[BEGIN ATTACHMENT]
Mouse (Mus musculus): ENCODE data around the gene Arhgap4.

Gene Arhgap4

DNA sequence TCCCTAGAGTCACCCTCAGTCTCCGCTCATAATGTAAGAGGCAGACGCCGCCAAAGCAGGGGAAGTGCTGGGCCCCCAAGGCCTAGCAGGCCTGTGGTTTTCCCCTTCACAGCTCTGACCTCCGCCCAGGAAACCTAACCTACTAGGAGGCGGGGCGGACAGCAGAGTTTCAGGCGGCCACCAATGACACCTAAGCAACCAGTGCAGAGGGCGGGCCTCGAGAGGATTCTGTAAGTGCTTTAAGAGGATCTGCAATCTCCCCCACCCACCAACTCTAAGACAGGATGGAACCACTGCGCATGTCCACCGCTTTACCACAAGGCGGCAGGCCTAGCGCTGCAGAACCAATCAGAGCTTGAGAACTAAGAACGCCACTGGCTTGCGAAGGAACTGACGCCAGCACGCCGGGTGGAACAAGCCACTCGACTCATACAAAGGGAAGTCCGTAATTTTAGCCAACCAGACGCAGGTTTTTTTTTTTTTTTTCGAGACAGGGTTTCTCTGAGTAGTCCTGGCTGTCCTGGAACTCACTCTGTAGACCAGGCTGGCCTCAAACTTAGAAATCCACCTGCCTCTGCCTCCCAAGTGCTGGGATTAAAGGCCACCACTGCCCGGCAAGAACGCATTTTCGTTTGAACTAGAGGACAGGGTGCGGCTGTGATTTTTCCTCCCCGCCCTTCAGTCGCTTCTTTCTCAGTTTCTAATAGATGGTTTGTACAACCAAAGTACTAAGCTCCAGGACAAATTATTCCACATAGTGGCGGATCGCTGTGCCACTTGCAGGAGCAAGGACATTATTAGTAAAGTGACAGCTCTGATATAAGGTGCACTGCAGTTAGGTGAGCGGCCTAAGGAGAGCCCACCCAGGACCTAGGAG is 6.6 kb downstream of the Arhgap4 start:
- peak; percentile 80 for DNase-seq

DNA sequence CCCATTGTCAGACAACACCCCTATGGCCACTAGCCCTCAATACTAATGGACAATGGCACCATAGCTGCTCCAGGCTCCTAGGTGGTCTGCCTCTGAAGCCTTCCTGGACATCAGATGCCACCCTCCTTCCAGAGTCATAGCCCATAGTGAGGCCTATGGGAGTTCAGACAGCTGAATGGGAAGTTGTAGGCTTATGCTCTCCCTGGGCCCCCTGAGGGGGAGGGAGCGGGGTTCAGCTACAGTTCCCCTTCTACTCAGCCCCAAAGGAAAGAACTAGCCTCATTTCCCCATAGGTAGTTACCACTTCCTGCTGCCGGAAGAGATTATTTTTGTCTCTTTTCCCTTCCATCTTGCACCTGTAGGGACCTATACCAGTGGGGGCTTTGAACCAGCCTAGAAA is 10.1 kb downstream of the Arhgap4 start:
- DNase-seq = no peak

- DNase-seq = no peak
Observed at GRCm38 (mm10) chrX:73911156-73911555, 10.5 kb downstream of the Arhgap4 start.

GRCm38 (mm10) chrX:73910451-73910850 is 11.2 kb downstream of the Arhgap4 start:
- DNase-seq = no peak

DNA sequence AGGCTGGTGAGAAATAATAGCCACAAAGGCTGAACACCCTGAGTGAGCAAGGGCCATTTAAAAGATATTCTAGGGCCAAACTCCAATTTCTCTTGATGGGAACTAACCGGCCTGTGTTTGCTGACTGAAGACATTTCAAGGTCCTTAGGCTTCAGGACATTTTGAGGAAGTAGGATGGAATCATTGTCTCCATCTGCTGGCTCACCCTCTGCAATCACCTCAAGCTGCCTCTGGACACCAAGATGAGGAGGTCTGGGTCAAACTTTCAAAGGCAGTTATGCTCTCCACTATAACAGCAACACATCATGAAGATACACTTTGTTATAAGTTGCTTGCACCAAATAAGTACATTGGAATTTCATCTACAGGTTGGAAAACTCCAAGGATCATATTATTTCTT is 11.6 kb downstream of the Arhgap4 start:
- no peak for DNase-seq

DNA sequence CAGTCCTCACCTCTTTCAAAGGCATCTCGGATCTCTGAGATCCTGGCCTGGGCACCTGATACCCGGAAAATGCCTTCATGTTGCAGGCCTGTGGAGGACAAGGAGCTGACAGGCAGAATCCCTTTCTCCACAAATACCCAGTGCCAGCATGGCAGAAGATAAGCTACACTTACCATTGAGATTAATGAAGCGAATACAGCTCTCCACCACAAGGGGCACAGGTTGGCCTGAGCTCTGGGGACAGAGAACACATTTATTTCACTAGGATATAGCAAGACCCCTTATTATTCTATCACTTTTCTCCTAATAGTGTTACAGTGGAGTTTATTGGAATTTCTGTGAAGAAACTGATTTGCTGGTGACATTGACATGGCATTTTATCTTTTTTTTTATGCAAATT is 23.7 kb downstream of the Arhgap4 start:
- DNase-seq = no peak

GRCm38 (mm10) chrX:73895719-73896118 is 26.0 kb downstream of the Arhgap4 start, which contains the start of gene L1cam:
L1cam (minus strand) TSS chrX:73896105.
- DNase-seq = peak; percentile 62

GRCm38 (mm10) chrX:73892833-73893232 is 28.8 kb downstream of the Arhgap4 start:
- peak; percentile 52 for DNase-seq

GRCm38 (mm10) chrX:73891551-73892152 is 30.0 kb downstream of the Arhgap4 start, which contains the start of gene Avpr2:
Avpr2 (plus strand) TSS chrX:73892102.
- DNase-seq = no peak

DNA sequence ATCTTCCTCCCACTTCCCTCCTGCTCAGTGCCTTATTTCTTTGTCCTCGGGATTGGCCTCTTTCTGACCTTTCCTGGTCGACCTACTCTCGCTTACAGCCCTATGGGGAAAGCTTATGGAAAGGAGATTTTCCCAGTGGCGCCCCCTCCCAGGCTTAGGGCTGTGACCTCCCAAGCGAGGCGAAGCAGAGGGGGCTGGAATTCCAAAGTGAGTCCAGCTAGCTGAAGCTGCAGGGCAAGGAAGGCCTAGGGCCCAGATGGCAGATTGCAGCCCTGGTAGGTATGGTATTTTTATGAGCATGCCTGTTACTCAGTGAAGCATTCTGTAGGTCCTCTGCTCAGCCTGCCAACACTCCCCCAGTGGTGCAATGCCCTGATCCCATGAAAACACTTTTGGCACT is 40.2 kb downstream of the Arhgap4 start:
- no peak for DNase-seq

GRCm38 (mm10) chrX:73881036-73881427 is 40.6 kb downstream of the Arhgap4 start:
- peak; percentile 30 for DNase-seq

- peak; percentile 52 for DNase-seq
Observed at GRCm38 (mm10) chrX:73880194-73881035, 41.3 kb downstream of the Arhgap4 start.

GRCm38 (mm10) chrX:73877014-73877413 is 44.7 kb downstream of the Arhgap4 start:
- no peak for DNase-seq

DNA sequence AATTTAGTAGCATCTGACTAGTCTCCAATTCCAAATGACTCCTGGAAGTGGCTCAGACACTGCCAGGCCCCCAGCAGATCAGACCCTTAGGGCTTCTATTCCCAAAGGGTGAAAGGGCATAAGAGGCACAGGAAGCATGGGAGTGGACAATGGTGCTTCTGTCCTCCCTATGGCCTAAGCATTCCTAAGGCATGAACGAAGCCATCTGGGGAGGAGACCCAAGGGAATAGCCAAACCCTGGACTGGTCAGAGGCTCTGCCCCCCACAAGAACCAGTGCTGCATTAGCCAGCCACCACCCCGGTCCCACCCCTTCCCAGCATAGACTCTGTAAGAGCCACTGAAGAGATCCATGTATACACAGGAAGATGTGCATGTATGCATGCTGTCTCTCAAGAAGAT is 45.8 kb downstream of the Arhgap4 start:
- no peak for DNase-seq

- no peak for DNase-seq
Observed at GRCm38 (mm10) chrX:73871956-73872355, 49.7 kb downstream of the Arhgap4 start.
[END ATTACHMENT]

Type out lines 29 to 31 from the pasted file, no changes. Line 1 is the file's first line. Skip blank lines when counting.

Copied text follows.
GRCm38 (mm10) chrX:73877014-73877413 is 44.7 kb downstream of the Arhgap4 start:
- no peak for DNase-seq

DNA sequence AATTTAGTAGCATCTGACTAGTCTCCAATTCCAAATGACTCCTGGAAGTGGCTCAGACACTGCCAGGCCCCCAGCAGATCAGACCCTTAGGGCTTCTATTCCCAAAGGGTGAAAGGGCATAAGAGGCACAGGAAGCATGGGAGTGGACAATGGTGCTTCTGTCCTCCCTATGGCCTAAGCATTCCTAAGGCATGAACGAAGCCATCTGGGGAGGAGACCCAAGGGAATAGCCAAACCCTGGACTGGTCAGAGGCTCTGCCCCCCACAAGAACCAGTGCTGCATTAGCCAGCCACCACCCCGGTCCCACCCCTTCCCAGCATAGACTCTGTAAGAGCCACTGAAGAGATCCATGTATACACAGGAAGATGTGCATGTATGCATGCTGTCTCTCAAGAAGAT is 45.8 kb downstream of the Arhgap4 start: